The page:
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To right past wrongs, Spaniards seek present change

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Among other things, the document would declare illegitimate Franco's 1936 military uprising and subsequent seizure of power, end impunity for living members of Franco's government, classify Franco's actions as crimes against humanity in accordance with the Nuremberg Doctrine - a cornerstone for international agreement about crimes against humanity - and establish all Spaniards' right to know the fate of their ancestors.

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Díonis believes that Spain must replace what he calls a longstanding "model of impunity" with a juridical framework explicitly designed to protect civil rights. Such a tradition existed before the civil war, he says, but Franco replaced it with a "legal base that violated international law."

But transforming a decades-old legal system anchored in fear is no small task. And the drive to end impunity for surviving functionaries of Franco's regime is an especially bold gambit, for it may implicate current political leaders.

But citizens like Viéitez, Díonis, and those they represent, are still profoundly angry that no member of Franco's regime has ever been tried or punished. "Justice doesn't ruin a state; lies and repression do," says Díonis, who compares Franco with Hitler and Mussolini. "You can't try the dead. But you can restore the rights of the victims."

The country's legal system can be repaired if it implements "a proper law to deal with Spain's crimes against humanity," insists Lopez Garcia, and establishes a "process - like the Germans and French have had - to deal with the past."

Others, like Juan Gallego Sanz, who heads Living Memory, a group dedicated to Spaniards deported and exiled by Franco, are less optimistic.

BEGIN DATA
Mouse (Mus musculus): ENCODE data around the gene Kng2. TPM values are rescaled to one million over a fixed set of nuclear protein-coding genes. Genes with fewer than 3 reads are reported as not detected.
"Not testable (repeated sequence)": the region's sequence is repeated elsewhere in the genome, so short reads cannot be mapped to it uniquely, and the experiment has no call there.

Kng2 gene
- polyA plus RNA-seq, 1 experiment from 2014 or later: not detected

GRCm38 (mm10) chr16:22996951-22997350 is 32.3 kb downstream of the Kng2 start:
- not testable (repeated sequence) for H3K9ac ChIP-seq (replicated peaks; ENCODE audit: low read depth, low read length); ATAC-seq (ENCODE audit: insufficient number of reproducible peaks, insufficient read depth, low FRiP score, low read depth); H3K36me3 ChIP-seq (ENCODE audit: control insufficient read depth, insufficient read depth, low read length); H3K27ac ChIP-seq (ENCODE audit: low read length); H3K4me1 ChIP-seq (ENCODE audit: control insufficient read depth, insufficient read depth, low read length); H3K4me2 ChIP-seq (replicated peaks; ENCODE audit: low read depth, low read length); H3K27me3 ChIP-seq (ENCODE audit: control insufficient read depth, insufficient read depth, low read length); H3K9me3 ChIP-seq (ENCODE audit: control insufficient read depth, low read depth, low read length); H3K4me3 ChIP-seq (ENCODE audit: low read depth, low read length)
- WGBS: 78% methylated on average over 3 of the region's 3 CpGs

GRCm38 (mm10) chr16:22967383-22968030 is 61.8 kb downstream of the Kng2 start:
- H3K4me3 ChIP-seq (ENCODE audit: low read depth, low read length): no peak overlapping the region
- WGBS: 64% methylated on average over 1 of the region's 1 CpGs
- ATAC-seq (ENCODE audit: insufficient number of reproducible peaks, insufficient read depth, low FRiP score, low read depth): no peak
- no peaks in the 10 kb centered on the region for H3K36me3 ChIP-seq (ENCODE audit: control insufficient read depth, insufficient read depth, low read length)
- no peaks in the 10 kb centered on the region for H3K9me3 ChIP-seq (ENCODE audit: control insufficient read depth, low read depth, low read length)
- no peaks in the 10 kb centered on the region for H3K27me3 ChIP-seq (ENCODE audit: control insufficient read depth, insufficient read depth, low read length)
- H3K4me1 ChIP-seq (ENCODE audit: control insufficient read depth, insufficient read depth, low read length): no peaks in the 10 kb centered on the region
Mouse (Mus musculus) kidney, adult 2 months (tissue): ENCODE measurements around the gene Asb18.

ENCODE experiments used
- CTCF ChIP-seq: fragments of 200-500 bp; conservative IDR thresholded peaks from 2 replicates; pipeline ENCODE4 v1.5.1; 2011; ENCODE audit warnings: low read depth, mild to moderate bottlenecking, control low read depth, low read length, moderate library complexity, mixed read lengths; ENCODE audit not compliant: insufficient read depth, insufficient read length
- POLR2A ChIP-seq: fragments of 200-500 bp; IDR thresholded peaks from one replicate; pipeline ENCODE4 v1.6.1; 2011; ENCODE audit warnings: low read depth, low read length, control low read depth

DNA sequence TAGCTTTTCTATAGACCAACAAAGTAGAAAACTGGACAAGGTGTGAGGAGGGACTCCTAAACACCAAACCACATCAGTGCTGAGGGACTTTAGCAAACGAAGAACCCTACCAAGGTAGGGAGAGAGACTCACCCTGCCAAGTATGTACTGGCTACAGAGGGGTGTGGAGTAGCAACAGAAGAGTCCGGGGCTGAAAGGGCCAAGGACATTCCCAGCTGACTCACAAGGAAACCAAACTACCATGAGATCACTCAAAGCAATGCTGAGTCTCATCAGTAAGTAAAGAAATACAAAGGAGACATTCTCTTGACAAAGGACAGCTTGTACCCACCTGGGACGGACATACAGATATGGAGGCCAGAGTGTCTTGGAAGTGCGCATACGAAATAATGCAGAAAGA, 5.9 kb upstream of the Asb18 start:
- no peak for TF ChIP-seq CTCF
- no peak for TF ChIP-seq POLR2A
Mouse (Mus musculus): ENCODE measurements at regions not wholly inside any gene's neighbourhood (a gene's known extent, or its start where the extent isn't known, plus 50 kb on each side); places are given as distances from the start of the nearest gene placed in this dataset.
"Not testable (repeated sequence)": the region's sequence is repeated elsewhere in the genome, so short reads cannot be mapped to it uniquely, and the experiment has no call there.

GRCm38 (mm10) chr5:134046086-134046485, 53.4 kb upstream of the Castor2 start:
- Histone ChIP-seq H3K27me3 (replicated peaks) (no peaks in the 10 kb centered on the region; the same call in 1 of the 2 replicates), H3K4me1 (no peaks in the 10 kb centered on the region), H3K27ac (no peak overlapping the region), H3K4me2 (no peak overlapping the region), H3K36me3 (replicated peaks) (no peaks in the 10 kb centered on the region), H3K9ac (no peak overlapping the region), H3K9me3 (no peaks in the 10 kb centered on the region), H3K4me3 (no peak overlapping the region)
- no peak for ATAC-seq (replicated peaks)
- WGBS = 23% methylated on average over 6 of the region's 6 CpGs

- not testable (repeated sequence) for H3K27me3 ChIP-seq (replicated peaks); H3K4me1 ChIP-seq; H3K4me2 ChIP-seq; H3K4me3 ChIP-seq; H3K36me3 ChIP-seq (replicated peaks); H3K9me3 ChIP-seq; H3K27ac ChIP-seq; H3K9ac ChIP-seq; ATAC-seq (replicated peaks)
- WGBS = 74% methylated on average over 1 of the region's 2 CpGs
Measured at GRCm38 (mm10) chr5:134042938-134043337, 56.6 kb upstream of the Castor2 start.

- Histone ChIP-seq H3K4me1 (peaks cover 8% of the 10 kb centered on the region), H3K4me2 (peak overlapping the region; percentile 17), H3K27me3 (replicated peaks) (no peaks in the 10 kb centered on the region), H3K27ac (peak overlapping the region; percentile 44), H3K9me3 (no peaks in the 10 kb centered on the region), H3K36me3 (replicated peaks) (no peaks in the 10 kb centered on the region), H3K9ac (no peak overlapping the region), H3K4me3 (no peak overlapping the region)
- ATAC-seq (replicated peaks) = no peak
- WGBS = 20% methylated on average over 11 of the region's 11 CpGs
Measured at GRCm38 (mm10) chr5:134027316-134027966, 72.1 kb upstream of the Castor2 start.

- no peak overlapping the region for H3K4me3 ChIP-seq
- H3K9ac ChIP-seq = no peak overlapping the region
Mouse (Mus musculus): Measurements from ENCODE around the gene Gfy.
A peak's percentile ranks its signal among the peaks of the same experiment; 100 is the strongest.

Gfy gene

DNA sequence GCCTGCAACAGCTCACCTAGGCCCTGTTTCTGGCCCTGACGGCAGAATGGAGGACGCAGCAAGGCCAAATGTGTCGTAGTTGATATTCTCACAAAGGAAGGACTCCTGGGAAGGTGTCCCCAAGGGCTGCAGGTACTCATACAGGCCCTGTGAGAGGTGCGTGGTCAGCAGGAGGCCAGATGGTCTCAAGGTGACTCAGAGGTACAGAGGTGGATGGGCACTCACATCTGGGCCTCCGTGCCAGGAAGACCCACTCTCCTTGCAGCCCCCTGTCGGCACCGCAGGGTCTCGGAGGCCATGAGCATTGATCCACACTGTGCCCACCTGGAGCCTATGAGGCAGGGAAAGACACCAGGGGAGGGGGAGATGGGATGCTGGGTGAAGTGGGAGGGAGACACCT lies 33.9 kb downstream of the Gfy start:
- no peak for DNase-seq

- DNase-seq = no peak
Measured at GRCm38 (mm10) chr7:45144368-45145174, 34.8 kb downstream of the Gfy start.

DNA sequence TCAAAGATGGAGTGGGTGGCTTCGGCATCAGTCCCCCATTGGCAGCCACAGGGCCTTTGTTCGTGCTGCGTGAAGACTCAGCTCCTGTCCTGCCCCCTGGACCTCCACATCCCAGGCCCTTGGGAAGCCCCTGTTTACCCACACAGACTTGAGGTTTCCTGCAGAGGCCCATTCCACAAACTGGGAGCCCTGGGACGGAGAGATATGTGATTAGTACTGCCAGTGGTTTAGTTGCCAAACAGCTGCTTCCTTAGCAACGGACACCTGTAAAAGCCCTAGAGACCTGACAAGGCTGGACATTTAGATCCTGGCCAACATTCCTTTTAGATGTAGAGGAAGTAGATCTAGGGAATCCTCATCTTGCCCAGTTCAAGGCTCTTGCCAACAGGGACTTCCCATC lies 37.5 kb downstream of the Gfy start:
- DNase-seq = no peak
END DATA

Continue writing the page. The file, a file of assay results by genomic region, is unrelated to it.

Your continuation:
Convinced that Spain today is caught in polarized political conflicts like those of the civil war era, Mr. Gallego, whose father, grandfather, and great uncle were imprisoned by Franco, fears that "we won't be able to talk about the civil war until my generation has disappeared completely."

Resistance to a formal acknowledgement of the crimes of the past has, until recently, come from Spaniards on all political sides. A proposal to recognize Franco's victims came before the Congress of Deputies two years ago but was voted down by a conservative coalition.

The actions of the current government, however, have encouraged many who support such initiatives.

A government commission has been formed to investigate the plight of Franco's victims, and when it concludes its work in March, the administration will likely introduce legislation that will fulfill many if not all of the objectives set out by the victims' groups.

"Spain still has a wound," says López García, "and the government-sponsored commission is a golden opportunity."

Díonis also looks to the commission with hope. "Change will happen," he says. "Once the truth is known, it can't be buried again. It's like reading - once you learn, you can't unlearn. And the truth is on our side."

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